Action:Promote the transition of youth with serious emotional disturbances from school to post-secondary opportunities and/or employment
The Department of Education's (ED's) Office of Special Education and Rehabilitation Services will work with DOL, SAMHSA, and SSA on this issue. Activities will include researching, demonstrating, and disseminating successful strategies to transition youth and young adults with mental disorders into employment and developing policy, regulatory, and systemic change to ensure that strategies are implemented. These activities will be coordinated with SAMHSA's Partnerships for Youth Transition Grants Program (see Principle E).
Action:Develop an employer initiative to increase the recruitment, employment, advancement, and retention of people with psychiatric disabilities
DOL will increase the participation of people with psychiatric disabilities in high-growth industries and expanding sectors of the economy by marketing to employers the business case for hiring these individuals. Employer focus groups will be used to identify barriers to hiring people with psychiatric disabilities. The initiative will involve local business leadership networks, Chambers of Commerce, and various trade associations. This initiative also will include working with the Federal government to increase the hiring of people with psychiatric disabilities.
Action:Assist youth with serious emotional distubances who are involved with the juvenile justice system to transition into employment
DOL will work with the Department of Justice (DOJ) and SAMHSA to identify youth with serious emotional disturbances who are involved with the juvenile justice system. Once these potential workforce development customers are identified, DOL, through its One-Stop Centers, will support their efforts to find employment in the community.
Action:Promote employment of people with psychiatric disabilities who are chronically homeless
DOL and the Department of Housing and Urban Development (HUD) will jointly fund five chronically homeless employment 5-year demonstration grants. These grants are system-change grants. DOL will fund a Technical Assistance Initiative to support these projects, along with identifying and disseminating information on effective practices. SAMHSA's PATH program and its other homeless initiatives will be linked with these grants and the workforce development system.
Action:Establish a DOL Work Group to promote quality employment of adults whith serious mental illnesses and youth with serious emotional disturbances
Under the auspices of its Office of Disability Policy, DOL will convene an intra-Department workgroup to develop a multi-pronged strategy, including policy research and demonstration grants, to promote quality employment outcomes for adults with serious mental illnesses and youth with serious emotional disturbances. A uniform data collection system will be developed to provide a clear picture of the impact of DOL's programs, including discretionary grants, Workforce Investment Act-mandated programs, and other programs not mandated by the Workforce Investment Act. Based upon this information, a research agenda will be developed.
Action:Provide treatment and vocational rehabilitation that support employment for people with mental disabilities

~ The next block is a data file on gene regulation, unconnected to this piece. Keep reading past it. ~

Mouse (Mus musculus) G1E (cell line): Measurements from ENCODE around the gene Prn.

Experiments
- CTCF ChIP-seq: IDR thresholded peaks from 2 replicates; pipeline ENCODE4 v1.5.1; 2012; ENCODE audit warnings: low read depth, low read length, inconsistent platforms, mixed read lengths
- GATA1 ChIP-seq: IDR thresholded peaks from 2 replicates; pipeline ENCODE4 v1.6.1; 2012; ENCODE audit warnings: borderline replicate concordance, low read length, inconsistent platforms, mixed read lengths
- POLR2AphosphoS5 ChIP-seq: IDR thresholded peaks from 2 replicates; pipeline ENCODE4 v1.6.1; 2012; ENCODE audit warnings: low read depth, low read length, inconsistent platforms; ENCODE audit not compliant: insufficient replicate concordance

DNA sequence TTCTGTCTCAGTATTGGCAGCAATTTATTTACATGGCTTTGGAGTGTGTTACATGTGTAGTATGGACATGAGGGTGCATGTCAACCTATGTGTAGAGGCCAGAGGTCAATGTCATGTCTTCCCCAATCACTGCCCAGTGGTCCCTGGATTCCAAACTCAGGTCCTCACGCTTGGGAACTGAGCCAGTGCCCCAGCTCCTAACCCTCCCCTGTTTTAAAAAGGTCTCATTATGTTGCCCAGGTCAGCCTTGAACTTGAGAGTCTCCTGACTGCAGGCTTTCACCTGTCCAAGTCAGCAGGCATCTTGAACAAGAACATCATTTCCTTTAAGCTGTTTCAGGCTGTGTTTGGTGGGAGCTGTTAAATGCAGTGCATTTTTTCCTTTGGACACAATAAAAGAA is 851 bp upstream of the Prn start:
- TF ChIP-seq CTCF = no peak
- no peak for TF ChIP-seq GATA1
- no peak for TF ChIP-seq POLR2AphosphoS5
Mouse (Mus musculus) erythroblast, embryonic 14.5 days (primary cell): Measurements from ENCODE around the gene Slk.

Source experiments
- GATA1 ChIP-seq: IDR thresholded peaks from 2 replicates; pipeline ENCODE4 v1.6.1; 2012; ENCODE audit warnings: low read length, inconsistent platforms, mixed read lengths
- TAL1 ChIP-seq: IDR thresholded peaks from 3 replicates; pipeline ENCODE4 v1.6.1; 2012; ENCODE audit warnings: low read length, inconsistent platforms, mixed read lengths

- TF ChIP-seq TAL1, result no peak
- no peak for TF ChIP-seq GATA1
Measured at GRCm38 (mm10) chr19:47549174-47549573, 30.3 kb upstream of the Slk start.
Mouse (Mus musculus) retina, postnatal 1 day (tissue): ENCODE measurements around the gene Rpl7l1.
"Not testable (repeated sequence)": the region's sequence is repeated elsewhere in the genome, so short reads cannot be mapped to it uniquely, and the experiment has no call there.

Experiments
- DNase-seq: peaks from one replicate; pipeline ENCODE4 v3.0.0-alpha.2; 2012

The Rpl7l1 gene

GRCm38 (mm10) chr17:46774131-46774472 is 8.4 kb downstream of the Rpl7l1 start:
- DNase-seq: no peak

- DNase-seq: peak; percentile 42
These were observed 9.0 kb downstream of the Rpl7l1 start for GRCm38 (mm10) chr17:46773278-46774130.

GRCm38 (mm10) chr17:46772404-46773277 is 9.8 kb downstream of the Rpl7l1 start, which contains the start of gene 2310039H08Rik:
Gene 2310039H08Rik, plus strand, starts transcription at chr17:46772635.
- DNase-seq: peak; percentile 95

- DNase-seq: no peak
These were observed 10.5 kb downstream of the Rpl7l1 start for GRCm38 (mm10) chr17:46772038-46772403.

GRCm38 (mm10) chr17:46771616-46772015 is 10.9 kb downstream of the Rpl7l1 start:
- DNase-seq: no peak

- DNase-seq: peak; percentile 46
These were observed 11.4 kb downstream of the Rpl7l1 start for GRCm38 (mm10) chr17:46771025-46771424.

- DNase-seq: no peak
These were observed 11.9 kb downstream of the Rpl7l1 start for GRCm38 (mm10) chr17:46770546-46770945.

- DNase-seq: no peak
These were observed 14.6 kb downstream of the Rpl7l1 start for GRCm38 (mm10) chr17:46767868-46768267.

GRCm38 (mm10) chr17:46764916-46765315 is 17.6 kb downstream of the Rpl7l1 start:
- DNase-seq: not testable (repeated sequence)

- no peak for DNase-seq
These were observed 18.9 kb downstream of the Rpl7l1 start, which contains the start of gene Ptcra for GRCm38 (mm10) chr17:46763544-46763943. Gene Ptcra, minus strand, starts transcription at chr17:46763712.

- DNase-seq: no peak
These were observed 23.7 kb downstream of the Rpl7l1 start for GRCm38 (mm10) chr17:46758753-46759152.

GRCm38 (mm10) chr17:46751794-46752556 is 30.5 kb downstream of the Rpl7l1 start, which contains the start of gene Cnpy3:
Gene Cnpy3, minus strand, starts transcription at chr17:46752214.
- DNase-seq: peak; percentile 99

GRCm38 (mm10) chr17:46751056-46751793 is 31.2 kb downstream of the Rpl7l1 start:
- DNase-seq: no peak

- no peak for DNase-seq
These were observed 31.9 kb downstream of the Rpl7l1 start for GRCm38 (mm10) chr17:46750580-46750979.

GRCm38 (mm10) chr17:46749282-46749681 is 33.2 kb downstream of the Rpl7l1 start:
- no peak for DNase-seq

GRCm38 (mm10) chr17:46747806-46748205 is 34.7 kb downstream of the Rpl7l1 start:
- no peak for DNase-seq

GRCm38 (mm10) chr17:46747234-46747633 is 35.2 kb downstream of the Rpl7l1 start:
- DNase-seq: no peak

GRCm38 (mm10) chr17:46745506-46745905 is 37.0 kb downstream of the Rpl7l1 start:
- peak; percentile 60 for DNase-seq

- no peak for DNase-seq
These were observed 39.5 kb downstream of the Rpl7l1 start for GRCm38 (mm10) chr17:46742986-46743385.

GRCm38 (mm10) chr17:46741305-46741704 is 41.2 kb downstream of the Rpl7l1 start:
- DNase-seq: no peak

The SSA's Mental Health Treatment Study will determine the effect of treatment funding on the health, health care, and job-seeking behaviors of disability beneficiaries for whom a mental disorder is the primary diagnosis. The study will pay for outpatient mental health treatments (pharmaceutical and psychotherapeutic) and/or vocational rehabilitation services that are not covered by other insurance.
Action:Conduct outreach to homeless individuals with mental disorders
Congress appropriated $8 million for SSA to conduct outreach to homeless individuals, including those with serious mental illnesses, and other underserved populations. SSA awarded cooperative agreements with medical and social service providers currently doing outreach to homeless people to help connect these individuals to benefits for which they are eligible.
Action:Initiate a national effort focused on meeting the mental health needs of young children as part of overall health care
A Task Force of the Federal Executive Steering Committee (described below under Principle B) will focus on the mental health needs of young children. The Task Force will do the following:
- Develop a national public education plan for parents, providers, and policy makers about the importance of the first years of life in developing a healthy foundation for social, emotional, and cognitive development.
- Propose a comprehensive approach at the Federal and State levels for the appropriate intervention for children identified to be at risk for mental disorders in early childhood settings; educating and training professionals and families in effective treatment approaches and supports for young children identified to be at risk and their parents; and eliminating disincentives and barriers, particularly in financing systems, to serving this population.
The national effort will build on and coordinate Federal and State programs that are intended to address the needs of at risk young children and their parents, such as:
- Head Start;
- Parts B and C of the Individuals with Disabilities Education Act (IDEA);
- ACF's Child Care Development Fund;
- Early and Periodic Screening, Diagnosis, and Treatment (EPSDT);
- The Health Resources and Services Administration's (HRSA's) State Maternal and Child Health Early Childhood Comprehensive Systems Grants and federally funded health centers; and
- DOJ's Safe Start program.